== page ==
To come down with "become ill with" (a disease), 1895; come in, of a radio operator, "begin speaking," 1958; come on "advance in growth or development," c. 1600; come out, of a young woman, "make a formal entry into society," 1782; come round "return to a normal state or better condition," 1841; come through "act as desired or expected," 1914; come up "arise as a subject of attention," 1844; come up with "produce, present," 1934.
To have it coming "deserve what one suffers" is from 1904. To come right down to it "get to fundamental facts" is from 1875.
"the Scriptures of the Old and New Testaments," early 14c., from Anglo-Latin biblia, Old French bible (13c.) "the Bible," also any large book generally, from Medieval and Late Latin biblia "the Bible" (neuter plural interpreted as feminine singular), from phrase biblia sacra "holy books," a translation of Greek ta biblia to hagia "the holy books." The Latin word is from the Greek one, biblion "paper, scroll," also the ordinary word for "a book as a division of a larger work;" see biblio-.
The Christian scripture was referred to in Greek as Ta Biblia as early as c. 223. Bible replaced Old English biblioðece (see bibliothec) as the ordinary word for "the Scriptures." Figurative sense of "any authoritative book" is from 1804. Bible-thumper "strict Christian" is from 1870. Bible belt in reference to the swath of the U.S. South then dominated by fundamentalist Christians is from 1926; likely coined by H.L. Mencken.
Her first husband was a missionary to China, and died miserably out there, leaving her with a small baby and no funds. Her second seems to have left her nearly as quickly, though under his own steam: her souvenir was another infant. For years she toured the Bible Belt in a Ford, haranguing the morons nightly under canvas. [H.L. Mencken, review of Aimee Semple McPherson's "In the Service of the King: The Story of My Life," The American Mercury, April 1928]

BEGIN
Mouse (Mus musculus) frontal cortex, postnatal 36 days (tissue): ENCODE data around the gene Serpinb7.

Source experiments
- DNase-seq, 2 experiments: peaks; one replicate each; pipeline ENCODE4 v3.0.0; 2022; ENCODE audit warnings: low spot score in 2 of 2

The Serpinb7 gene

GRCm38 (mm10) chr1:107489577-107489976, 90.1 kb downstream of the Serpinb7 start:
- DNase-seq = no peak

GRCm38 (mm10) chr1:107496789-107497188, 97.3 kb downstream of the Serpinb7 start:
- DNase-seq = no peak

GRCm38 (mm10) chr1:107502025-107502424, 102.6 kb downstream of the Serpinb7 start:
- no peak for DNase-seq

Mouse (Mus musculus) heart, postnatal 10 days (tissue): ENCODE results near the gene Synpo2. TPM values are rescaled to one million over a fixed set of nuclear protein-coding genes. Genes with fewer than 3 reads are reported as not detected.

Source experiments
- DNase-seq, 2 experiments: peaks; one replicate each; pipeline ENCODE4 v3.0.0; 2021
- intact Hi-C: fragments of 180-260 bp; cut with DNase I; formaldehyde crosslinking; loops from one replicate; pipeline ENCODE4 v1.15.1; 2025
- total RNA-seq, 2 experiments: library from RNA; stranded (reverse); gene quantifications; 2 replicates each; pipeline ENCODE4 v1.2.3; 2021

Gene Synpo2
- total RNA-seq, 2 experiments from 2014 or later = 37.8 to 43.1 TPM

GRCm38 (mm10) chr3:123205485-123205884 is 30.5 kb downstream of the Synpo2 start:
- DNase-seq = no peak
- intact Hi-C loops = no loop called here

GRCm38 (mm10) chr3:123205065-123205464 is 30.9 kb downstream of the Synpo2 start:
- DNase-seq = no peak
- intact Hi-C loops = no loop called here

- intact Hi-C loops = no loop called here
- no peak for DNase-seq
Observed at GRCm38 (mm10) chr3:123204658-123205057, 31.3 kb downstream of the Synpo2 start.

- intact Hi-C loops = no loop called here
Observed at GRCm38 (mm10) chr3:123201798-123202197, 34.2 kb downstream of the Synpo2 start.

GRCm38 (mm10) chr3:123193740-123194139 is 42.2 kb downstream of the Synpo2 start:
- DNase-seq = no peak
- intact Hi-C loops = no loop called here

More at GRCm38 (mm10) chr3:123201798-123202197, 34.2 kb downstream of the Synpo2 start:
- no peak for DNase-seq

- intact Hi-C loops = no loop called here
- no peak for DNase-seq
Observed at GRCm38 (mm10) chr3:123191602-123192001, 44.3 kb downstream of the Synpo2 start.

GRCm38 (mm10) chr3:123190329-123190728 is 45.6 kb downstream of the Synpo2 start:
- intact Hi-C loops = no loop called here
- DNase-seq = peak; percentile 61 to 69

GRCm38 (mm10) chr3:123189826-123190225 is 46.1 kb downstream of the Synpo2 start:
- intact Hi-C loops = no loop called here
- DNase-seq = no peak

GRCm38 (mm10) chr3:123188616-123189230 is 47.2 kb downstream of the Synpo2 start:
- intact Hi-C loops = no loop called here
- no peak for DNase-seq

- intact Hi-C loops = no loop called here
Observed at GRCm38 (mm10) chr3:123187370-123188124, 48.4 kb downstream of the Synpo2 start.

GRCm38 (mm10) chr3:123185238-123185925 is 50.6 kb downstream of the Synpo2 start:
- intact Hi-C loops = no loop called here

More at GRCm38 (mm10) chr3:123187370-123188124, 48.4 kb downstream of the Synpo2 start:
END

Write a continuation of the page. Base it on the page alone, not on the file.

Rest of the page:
Walter Scott and Pope's Homer were reading of my own election, but my mother forced me, by steady daily toil, to learn long chapters of the Bible by heart; as well as to read it every syllable through, aloud, hard names and all, from Genesis to the Apocalypse, about once a year; and to that discipline — patient, accurate, and resolute — I owe, not only a knowledge of the book, which I find occasionally serviceable, but much of my general power of taking pains, and the best part of my taste in literature. ... [O]nce knowing the 32nd of Deuteronomy, the 119th Psalm, the 15th of 1st Corinthians, the Sermon on the Mount, and most of the Apocalypse, every syllable by heart, and having always a way of thinking with myself what words meant, it was not possible for me, even in the foolishest times of youth, to write entirely superficial or formal English .... [John Ruskin, "Fors Clavigera," 1871]
also cony, "rabbit," c. 1200, abstracted from Anglo-French conis, Old French coniz, plurals of conil "long-eared rabbit" (Lepus cunicula) from Latin cuniculus (source of Spanish conejo, Portuguese coelho, Italian coniglio), the small, Spanish variant of the Italian hare (Latin lepus). The word perhaps is from Iberian Celtic (classical writers say it is Hispanic).